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The Daily Dispatch: February 24, 1864., [Electronic resource] 16 0 Browse Search
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The War in the South. Up to a late hour last night the War Department was without the receipt of further intelligence of the enemy's movements in Mississippi and Alabama. Whatever may be Sherman's designs, he is certainly disposed to observe greater caution in his movements since reaching the interior than characterized the starting out of his expedition. From Florida we have a full confirmation of the signal victory of Gen. Finnegan at Lake City on Saturday last, but are still without particulars of the fight or the extent of its results.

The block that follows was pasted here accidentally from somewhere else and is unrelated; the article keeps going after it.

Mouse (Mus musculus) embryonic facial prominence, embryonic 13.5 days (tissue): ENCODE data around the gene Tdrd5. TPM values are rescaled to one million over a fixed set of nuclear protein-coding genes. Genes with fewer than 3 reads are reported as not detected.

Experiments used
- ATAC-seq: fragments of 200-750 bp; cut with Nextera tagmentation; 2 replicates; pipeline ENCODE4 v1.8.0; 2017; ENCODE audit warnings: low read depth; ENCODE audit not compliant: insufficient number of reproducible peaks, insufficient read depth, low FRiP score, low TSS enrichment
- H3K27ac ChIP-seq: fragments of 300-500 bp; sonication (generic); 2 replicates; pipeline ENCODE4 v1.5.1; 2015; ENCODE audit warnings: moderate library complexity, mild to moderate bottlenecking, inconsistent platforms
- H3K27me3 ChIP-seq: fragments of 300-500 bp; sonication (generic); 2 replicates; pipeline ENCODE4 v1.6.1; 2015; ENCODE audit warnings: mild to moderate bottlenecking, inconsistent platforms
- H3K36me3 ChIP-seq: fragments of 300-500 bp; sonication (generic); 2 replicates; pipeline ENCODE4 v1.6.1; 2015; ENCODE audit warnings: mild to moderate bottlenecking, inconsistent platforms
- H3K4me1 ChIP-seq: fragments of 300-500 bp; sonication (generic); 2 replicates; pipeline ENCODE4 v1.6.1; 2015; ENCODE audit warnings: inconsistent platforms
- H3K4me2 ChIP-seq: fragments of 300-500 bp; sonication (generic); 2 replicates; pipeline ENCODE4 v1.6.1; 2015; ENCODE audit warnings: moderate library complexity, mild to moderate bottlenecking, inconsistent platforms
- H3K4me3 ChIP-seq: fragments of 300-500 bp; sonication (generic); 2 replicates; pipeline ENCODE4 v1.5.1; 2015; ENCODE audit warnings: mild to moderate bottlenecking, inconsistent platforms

The Destination of Sherman's army. Raymond, the editor of the New York Times, the same who escaped so gloriously from Solferino, has hagic triangle," (not a square this time,) which it is the object of Sherman's expedition to seise, and which, once in his possession, is to "sten settled, but which, somehow or rather, will not stay settled. Sherman, he tells us, certainly does not intend to march to Mobile. The fate of that city is to be left to Banks and Farragut Sherman's object is a very different one, although it is connected with the enterprise agt is correct. The article appears to have been written before Sherman had arrived at Meridian. It supposes him to be in possession of td these two points are connected by a railroad, (Mobile and Ohio.) Sherman is then to push eastward to Selma, Ala, and these operations are te would be compelled to fight without communication. In fact, Sherman has undertaken a very dangerous, and, it may prove, a very unprofi